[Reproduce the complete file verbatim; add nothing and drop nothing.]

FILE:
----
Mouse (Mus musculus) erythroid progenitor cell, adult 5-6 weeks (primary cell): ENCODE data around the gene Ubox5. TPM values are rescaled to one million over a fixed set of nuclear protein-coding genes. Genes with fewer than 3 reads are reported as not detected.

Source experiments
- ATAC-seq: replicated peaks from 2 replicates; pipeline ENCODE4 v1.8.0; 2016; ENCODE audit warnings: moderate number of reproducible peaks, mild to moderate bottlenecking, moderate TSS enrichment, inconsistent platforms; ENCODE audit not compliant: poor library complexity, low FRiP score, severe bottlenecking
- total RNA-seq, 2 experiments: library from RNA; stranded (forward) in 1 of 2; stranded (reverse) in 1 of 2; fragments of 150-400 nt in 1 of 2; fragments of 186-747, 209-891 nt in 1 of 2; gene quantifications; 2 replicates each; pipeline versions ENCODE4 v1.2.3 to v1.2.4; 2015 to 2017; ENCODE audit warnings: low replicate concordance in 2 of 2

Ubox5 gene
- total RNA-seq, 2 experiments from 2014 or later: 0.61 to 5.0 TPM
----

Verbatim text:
Mouse (Mus musculus) erythroid progenitor cell, adult 5-6 weeks (primary cell): ENCODE data around the gene Ubox5. TPM values are rescaled to one million over a fixed set of nuclear protein-coding genes. Genes with fewer than 3 reads are reported as not detected.

Source experiments
- ATAC-seq: replicated peaks from 2 replicates; pipeline ENCODE4 v1.8.0; 2016; ENCODE audit warnings: moderate number of reproducible peaks, mild to moderate bottlenecking, moderate TSS enrichment, inconsistent platforms; ENCODE audit not compliant: poor library complexity, low FRiP score, severe bottlenecking
- total RNA-seq, 2 experiments: library from RNA; stranded (forward) in 1 of 2; stranded (reverse) in 1 of 2; fragments of 150-400 nt in 1 of 2; fragments of 186-747, 209-891 nt in 1 of 2; gene quantifications; 2 replicates each; pipeline versions ENCODE4 v1.2.3 to v1.2.4; 2015 to 2017; ENCODE audit warnings: low replicate concordance in 2 of 2

Ubox5 gene
- total RNA-seq, 2 experiments from 2014 or later: 0.61 to 5.0 TPM